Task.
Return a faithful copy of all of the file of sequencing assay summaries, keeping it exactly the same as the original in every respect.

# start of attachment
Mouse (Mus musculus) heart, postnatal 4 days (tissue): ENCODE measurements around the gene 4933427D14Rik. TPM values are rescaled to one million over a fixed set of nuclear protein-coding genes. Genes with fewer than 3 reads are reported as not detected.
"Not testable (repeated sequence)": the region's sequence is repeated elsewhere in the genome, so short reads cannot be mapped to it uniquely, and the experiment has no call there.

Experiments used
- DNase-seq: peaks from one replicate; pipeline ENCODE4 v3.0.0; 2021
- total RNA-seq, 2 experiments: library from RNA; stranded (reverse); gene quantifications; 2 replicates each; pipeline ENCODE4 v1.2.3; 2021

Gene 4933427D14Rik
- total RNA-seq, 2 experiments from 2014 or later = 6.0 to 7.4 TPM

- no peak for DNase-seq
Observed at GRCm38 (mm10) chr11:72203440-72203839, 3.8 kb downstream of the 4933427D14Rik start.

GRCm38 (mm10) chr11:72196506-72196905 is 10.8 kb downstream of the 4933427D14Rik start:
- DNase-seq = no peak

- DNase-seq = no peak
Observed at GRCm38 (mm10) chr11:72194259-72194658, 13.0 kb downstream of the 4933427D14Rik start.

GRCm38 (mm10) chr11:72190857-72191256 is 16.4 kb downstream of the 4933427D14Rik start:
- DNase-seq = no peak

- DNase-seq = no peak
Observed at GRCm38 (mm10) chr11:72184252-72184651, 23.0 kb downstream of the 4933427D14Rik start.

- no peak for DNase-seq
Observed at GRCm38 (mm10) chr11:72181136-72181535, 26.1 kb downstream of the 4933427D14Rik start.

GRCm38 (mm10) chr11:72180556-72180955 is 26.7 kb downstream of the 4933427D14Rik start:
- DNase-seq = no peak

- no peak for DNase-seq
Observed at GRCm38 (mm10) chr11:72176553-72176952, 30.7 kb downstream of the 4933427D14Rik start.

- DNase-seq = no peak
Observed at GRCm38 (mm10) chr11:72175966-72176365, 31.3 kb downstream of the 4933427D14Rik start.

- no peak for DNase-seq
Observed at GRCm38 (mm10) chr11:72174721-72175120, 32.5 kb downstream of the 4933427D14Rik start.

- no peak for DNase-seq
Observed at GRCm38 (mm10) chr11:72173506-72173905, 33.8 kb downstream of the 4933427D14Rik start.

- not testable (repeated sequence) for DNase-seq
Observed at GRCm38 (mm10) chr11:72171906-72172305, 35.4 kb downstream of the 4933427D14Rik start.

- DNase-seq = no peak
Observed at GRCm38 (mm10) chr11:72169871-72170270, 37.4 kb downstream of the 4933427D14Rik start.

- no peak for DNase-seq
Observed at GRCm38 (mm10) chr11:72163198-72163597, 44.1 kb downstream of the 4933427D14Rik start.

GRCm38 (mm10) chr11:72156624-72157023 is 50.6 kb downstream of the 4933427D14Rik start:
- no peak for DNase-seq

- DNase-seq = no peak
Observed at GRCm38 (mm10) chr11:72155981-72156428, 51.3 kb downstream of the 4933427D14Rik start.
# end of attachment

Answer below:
Mouse (Mus musculus) heart, postnatal 4 days (tissue): ENCODE measurements around the gene 4933427D14Rik. TPM values are rescaled to one million over a fixed set of nuclear protein-coding genes. Genes with fewer than 3 reads are reported as not detected.
"Not testable (repeated sequence)": the region's sequence is repeated elsewhere in the genome, so short reads cannot be mapped to it uniquely, and the experiment has no call there.

Experiments used
- DNase-seq: peaks from one replicate; pipeline ENCODE4 v3.0.0; 2021
- total RNA-seq, 2 experiments: library from RNA; stranded (reverse); gene quantifications; 2 replicates each; pipeline ENCODE4 v1.2.3; 2021

Gene 4933427D14Rik
- total RNA-seq, 2 experiments from 2014 or later = 6.0 to 7.4 TPM

- no peak for DNase-seq
Observed at GRCm38 (mm10) chr11:72203440-72203839, 3.8 kb downstream of the 4933427D14Rik start.

GRCm38 (mm10) chr11:72196506-72196905 is 10.8 kb downstream of the 4933427D14Rik start:
- DNase-seq = no peak

- DNase-seq = no peak
Observed at GRCm38 (mm10) chr11:72194259-72194658, 13.0 kb downstream of the 4933427D14Rik start.

GRCm38 (mm10) chr11:72190857-72191256 is 16.4 kb downstream of the 4933427D14Rik start:
- DNase-seq = no peak

- DNase-seq = no peak
Observed at GRCm38 (mm10) chr11:72184252-72184651, 23.0 kb downstream of the 4933427D14Rik start.

- no peak for DNase-seq
Observed at GRCm38 (mm10) chr11:72181136-72181535, 26.1 kb downstream of the 4933427D14Rik start.

GRCm38 (mm10) chr11:72180556-72180955 is 26.7 kb downstream of the 4933427D14Rik start:
- DNase-seq = no peak

- no peak for DNase-seq
Observed at GRCm38 (mm10) chr11:72176553-72176952, 30.7 kb downstream of the 4933427D14Rik start.

- DNase-seq = no peak
Observed at GRCm38 (mm10) chr11:72175966-72176365, 31.3 kb downstream of the 4933427D14Rik start.

- no peak for DNase-seq
Observed at GRCm38 (mm10) chr11:72174721-72175120, 32.5 kb downstream of the 4933427D14Rik start.

- no peak for DNase-seq
Observed at GRCm38 (mm10) chr11:72173506-72173905, 33.8 kb downstream of the 4933427D14Rik start.

- not testable (repeated sequence) for DNase-seq
Observed at GRCm38 (mm10) chr11:72171906-72172305, 35.4 kb downstream of the 4933427D14Rik start.

- DNase-seq = no peak
Observed at GRCm38 (mm10) chr11:72169871-72170270, 37.4 kb downstream of the 4933427D14Rik start.

- no peak for DNase-seq
Observed at GRCm38 (mm10) chr11:72163198-72163597, 44.1 kb downstream of the 4933427D14Rik start.

GRCm38 (mm10) chr11:72156624-72157023 is 50.6 kb downstream of the 4933427D14Rik start:
- no peak for DNase-seq

- DNase-seq = no peak
Observed at GRCm38 (mm10) chr11:72155981-72156428, 51.3 kb downstream of the 4933427D14Rik start.